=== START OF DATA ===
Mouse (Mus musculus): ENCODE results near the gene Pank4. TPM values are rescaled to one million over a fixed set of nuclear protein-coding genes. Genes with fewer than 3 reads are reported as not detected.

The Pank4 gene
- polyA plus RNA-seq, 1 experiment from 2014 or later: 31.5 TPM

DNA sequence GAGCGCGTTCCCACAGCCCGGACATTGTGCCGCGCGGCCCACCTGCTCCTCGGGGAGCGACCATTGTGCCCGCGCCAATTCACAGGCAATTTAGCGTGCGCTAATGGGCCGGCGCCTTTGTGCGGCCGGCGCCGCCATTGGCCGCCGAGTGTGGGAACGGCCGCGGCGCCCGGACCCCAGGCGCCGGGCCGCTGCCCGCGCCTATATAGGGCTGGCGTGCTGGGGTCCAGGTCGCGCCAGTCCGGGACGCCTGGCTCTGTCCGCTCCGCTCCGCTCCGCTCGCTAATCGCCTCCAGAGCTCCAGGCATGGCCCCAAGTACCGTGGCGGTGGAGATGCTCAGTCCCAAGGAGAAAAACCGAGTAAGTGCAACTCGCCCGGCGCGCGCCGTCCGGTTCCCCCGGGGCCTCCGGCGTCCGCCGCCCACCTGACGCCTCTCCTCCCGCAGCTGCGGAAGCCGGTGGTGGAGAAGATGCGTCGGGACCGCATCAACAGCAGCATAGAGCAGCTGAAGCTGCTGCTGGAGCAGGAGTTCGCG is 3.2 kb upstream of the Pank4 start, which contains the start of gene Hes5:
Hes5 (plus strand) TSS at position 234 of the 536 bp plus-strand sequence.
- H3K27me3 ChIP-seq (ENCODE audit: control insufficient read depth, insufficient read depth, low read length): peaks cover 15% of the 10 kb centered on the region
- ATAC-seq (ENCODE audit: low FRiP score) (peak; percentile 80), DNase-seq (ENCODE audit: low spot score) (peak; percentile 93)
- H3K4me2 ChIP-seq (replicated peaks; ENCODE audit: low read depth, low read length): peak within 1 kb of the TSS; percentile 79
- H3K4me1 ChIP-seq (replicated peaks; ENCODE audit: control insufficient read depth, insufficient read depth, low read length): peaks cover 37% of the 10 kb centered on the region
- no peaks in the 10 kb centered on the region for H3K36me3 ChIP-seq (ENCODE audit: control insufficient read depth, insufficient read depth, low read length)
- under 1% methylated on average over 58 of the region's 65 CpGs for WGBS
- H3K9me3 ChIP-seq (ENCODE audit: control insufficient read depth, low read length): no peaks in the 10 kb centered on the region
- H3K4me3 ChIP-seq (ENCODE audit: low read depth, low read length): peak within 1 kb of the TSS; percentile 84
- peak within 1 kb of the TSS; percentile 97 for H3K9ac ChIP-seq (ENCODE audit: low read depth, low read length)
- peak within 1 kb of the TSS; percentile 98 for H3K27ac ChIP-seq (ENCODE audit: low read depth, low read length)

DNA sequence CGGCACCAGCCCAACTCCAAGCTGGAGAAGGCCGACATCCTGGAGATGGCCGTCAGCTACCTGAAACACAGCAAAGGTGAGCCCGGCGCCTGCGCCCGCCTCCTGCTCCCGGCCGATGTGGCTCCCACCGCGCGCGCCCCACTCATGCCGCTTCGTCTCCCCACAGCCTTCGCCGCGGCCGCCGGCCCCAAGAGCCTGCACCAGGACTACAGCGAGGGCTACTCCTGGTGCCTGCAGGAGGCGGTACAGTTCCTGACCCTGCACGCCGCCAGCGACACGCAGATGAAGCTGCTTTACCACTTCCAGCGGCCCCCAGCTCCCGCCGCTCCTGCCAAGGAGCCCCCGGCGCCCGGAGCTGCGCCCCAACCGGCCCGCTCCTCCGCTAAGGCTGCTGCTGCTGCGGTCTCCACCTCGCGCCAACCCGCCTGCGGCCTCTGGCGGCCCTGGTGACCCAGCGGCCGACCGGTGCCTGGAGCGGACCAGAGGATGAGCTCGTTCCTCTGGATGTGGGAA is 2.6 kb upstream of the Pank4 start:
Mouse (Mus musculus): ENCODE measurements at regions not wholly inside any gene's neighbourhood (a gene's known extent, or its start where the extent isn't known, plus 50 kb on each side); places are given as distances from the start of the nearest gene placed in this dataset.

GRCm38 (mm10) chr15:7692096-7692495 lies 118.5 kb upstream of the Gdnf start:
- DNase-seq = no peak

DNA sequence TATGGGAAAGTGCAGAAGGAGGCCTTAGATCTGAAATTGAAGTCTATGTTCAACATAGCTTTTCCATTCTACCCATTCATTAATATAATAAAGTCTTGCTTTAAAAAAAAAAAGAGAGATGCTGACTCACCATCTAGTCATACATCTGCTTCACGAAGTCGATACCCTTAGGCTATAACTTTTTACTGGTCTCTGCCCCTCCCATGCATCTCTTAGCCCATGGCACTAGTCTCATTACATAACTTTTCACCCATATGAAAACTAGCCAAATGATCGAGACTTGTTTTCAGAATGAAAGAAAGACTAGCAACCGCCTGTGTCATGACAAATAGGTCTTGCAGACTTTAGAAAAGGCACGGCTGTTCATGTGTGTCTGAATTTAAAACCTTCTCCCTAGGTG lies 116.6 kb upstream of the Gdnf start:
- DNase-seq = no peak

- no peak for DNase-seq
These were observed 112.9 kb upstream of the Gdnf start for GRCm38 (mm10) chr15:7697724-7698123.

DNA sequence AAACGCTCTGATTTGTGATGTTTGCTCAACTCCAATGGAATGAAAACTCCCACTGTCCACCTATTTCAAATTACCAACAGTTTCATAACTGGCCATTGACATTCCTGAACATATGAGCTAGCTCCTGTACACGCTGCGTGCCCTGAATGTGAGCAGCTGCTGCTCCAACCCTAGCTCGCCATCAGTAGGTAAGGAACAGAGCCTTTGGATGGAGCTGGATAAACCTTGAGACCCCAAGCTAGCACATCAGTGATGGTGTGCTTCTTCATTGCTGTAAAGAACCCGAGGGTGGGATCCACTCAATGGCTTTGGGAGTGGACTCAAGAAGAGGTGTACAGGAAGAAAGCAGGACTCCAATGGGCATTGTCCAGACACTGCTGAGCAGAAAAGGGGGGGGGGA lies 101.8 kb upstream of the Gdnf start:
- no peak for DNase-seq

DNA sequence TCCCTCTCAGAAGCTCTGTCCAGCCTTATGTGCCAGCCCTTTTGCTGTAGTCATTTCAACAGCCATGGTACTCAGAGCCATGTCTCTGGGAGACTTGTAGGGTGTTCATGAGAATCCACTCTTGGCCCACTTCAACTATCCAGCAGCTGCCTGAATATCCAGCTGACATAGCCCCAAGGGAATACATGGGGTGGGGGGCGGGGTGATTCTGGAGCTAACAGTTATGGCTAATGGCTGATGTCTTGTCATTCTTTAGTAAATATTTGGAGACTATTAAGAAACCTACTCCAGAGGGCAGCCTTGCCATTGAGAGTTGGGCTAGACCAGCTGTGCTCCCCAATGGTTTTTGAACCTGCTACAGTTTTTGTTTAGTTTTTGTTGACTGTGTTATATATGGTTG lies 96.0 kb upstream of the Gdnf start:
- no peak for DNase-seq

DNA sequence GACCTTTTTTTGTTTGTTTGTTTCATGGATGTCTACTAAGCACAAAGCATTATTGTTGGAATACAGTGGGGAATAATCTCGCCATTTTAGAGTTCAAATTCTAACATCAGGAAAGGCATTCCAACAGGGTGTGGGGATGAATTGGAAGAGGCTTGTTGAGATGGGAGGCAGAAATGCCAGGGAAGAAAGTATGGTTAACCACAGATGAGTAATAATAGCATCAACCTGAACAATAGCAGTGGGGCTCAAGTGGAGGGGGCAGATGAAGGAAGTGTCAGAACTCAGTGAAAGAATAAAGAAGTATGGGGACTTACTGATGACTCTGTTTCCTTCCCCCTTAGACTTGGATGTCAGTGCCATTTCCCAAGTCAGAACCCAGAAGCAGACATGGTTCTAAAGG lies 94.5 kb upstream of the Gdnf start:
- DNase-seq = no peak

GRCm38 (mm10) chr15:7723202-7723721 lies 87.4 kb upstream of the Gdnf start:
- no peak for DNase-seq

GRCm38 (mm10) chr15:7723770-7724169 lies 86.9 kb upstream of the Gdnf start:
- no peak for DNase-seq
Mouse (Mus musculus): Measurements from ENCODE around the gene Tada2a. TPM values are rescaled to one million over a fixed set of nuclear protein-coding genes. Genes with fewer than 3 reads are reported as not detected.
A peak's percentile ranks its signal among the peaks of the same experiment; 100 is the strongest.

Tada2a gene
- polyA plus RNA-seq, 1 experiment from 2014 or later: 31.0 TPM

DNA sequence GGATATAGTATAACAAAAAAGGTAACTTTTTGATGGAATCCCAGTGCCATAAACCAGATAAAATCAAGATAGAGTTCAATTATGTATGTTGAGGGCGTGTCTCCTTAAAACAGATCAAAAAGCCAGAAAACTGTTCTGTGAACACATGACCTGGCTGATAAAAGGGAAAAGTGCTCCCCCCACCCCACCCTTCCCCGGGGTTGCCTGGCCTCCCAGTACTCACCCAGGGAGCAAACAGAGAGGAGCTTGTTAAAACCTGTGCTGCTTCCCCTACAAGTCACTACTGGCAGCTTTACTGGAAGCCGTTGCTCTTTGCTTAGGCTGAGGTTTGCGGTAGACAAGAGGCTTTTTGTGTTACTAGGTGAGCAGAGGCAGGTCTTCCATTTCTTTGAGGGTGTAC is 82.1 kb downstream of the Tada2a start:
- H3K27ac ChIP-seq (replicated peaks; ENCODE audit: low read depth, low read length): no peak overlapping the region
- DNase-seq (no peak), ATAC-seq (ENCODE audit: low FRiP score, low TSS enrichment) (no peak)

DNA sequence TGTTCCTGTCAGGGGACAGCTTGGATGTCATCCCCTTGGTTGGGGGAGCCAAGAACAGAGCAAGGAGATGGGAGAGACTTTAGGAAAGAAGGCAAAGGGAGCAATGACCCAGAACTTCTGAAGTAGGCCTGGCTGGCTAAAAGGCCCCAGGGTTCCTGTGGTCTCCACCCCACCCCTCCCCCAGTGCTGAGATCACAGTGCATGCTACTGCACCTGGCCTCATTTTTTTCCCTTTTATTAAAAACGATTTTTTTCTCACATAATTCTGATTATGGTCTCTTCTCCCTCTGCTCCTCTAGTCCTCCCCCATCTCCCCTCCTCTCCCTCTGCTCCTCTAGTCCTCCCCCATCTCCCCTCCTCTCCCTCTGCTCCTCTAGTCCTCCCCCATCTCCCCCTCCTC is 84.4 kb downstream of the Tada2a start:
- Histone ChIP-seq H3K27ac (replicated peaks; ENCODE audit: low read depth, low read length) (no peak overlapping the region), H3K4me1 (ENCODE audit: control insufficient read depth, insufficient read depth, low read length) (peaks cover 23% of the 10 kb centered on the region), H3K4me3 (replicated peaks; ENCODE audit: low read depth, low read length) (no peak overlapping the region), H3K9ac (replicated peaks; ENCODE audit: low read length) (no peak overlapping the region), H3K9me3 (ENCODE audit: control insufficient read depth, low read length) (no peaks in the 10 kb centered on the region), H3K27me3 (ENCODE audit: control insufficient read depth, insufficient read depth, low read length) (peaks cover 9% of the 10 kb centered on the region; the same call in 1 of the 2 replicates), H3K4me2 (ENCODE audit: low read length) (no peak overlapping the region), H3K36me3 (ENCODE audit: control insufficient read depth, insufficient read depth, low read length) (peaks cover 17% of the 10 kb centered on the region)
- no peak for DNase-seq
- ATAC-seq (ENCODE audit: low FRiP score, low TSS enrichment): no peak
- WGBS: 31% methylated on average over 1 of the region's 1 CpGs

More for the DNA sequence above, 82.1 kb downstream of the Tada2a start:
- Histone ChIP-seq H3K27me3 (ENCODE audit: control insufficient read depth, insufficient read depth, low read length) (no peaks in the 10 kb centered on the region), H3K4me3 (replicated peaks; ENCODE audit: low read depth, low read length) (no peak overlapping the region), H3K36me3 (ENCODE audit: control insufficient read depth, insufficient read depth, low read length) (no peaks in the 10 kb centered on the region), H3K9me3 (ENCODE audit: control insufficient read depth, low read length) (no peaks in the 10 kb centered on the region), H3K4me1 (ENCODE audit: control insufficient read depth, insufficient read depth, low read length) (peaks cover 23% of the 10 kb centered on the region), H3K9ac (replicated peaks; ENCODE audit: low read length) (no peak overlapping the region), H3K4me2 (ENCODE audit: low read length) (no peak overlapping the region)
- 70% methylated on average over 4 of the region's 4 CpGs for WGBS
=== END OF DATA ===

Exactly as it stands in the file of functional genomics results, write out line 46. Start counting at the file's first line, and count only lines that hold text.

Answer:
More for the DNA sequence above, 82.1 kb downstream of the Tada2a start: